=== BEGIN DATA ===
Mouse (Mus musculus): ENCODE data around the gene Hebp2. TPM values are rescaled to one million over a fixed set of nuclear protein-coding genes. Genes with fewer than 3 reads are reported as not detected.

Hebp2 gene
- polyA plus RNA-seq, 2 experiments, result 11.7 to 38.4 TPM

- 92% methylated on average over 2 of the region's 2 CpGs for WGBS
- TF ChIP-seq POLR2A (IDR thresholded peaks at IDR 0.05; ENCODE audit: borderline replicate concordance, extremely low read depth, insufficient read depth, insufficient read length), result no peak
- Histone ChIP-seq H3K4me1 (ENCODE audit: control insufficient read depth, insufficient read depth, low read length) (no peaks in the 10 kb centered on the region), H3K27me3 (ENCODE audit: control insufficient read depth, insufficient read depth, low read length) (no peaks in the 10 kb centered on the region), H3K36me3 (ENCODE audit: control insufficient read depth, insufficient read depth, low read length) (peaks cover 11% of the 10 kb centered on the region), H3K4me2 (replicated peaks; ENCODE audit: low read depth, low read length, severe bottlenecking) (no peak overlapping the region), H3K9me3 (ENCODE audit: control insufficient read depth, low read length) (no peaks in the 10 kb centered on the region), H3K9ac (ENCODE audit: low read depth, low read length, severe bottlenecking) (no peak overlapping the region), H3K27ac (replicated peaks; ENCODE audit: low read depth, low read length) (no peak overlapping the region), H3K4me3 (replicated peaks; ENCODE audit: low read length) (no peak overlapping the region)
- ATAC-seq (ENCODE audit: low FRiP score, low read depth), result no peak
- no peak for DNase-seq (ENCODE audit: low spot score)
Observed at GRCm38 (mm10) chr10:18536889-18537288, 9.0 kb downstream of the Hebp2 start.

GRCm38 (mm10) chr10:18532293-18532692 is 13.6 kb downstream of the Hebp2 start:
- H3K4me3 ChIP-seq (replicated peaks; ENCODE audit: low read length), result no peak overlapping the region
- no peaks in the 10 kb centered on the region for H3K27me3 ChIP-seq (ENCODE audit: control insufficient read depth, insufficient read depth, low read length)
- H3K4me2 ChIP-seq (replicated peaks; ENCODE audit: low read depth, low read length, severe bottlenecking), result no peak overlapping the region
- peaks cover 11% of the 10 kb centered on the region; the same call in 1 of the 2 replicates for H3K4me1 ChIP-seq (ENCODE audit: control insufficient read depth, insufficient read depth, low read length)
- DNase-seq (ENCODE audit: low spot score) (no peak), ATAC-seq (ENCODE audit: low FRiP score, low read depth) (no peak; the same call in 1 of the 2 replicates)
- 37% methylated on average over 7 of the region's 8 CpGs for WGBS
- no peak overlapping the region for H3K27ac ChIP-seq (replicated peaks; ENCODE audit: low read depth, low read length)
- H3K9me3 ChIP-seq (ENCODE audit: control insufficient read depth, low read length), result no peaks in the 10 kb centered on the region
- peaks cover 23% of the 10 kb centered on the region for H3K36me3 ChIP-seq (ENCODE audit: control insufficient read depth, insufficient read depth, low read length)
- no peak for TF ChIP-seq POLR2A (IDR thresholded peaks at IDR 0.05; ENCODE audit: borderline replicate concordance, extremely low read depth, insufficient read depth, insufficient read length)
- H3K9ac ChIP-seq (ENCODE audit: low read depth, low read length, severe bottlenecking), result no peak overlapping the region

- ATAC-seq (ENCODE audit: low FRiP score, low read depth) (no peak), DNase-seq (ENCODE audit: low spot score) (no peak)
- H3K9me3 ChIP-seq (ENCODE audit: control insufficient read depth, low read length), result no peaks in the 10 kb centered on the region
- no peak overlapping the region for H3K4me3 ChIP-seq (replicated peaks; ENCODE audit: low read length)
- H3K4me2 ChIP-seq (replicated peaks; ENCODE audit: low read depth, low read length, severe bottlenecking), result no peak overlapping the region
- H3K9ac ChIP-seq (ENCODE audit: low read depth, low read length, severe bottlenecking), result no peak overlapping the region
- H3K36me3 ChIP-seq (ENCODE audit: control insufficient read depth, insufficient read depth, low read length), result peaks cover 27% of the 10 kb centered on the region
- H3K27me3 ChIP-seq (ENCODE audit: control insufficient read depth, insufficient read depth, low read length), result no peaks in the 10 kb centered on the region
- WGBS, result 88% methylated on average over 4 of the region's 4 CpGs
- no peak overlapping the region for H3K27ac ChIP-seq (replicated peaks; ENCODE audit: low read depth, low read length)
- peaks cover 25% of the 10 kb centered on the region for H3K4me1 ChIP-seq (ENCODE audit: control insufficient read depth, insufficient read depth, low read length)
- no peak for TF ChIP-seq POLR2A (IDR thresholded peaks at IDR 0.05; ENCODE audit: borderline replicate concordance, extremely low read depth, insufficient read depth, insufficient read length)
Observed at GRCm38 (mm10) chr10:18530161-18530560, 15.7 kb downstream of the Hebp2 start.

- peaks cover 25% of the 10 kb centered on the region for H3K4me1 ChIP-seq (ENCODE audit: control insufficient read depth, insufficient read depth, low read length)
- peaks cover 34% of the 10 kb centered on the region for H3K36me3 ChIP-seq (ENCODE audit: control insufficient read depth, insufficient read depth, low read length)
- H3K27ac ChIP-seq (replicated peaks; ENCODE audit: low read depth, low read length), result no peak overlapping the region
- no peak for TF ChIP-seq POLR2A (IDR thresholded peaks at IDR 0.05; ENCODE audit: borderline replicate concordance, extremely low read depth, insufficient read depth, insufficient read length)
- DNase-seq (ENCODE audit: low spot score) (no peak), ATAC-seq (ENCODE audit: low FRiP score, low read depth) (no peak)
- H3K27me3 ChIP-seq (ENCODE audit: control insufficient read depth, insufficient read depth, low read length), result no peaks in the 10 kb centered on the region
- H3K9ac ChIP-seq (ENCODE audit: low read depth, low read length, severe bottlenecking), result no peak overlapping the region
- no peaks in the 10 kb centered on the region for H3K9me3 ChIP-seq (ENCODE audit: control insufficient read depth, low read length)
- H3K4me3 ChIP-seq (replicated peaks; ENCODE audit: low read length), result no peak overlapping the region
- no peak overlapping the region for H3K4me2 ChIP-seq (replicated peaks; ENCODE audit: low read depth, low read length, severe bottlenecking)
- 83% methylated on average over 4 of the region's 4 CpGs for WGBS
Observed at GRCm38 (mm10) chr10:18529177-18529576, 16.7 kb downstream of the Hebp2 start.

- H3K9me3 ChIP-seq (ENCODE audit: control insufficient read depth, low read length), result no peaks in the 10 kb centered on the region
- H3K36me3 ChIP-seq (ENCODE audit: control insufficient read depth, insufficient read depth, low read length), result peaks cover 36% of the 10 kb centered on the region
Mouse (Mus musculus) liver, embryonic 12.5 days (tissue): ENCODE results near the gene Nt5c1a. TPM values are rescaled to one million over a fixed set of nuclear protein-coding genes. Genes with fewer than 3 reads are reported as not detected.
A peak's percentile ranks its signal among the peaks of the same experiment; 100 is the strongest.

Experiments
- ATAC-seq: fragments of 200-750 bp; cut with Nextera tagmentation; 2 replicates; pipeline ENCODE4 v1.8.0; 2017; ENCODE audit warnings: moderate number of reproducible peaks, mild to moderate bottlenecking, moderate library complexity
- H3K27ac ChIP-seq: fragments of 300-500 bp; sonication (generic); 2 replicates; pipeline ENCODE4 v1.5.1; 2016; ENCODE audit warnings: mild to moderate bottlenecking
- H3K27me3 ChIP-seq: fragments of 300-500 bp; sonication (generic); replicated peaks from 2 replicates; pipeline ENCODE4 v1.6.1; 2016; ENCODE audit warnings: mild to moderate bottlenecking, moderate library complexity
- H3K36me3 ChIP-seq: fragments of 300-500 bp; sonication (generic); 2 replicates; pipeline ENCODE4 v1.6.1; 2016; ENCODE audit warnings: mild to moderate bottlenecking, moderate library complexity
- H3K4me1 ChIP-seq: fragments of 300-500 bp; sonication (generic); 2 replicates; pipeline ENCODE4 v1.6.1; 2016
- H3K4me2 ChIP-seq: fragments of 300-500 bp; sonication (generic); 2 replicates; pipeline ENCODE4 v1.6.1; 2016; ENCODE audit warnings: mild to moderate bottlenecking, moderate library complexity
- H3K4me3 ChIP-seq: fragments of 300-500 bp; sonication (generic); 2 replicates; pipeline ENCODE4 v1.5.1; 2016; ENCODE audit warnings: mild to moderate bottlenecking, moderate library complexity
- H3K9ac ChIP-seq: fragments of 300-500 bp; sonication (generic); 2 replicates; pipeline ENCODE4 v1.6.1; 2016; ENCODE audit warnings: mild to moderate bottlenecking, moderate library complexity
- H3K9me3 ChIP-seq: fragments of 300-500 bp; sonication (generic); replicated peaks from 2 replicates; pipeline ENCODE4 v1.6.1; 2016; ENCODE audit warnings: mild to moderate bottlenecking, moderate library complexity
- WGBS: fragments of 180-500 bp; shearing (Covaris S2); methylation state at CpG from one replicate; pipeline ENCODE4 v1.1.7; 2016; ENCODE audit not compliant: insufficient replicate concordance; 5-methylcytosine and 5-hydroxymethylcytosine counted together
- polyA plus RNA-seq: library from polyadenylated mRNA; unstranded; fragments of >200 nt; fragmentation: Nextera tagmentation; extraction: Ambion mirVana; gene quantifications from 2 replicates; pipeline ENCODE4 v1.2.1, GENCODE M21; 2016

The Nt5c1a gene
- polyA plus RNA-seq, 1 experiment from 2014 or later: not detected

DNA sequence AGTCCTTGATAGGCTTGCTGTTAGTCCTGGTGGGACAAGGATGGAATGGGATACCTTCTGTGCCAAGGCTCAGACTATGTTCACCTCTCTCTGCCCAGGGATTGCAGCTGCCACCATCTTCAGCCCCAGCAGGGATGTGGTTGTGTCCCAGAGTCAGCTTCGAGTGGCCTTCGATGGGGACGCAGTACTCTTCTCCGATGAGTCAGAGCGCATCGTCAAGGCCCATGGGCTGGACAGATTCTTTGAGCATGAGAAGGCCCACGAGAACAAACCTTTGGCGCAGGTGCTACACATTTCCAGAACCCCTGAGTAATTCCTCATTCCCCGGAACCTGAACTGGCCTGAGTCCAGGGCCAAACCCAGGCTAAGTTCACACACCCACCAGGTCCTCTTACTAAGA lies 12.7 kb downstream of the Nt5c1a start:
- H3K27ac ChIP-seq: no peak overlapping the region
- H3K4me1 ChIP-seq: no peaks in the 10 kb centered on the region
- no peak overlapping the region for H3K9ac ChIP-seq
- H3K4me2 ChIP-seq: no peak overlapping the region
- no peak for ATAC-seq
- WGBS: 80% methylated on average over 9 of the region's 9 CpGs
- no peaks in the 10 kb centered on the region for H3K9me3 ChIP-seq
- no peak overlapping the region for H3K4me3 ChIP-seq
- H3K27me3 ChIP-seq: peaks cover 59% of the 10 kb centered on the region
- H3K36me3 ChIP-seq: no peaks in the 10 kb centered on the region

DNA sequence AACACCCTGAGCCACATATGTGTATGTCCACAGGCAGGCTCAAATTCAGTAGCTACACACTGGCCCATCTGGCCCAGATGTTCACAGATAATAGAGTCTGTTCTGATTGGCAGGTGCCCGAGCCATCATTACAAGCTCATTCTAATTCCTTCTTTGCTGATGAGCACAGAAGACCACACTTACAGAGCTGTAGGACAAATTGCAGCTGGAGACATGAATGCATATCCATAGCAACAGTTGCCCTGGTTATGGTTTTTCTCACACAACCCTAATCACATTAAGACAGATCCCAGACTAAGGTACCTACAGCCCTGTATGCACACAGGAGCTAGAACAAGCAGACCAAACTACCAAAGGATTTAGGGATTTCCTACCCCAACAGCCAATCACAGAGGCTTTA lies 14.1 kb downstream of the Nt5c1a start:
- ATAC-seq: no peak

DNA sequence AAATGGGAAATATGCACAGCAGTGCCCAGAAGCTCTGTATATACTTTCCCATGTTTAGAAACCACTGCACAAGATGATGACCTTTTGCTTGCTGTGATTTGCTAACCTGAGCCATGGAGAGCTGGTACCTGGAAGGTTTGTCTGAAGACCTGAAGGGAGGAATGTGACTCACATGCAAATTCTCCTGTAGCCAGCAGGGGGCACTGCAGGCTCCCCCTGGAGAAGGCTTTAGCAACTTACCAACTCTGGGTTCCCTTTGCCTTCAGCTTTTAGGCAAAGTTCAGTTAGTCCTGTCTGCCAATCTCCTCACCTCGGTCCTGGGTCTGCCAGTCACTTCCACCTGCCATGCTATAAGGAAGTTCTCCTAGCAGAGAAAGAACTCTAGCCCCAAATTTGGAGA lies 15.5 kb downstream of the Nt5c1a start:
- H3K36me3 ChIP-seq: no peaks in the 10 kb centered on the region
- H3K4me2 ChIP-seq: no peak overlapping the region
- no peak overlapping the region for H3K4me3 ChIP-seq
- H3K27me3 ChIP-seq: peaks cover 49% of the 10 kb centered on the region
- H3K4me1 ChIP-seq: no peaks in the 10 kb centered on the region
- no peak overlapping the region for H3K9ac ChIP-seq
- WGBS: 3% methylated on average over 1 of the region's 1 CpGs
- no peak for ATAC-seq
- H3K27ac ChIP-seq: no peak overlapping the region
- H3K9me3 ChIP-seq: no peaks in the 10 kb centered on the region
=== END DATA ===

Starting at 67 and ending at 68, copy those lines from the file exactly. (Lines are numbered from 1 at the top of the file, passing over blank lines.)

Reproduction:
- no peak overlapping the region for H3K9ac ChIP-seq
- H3K4me2 ChIP-seq: no peak overlapping the region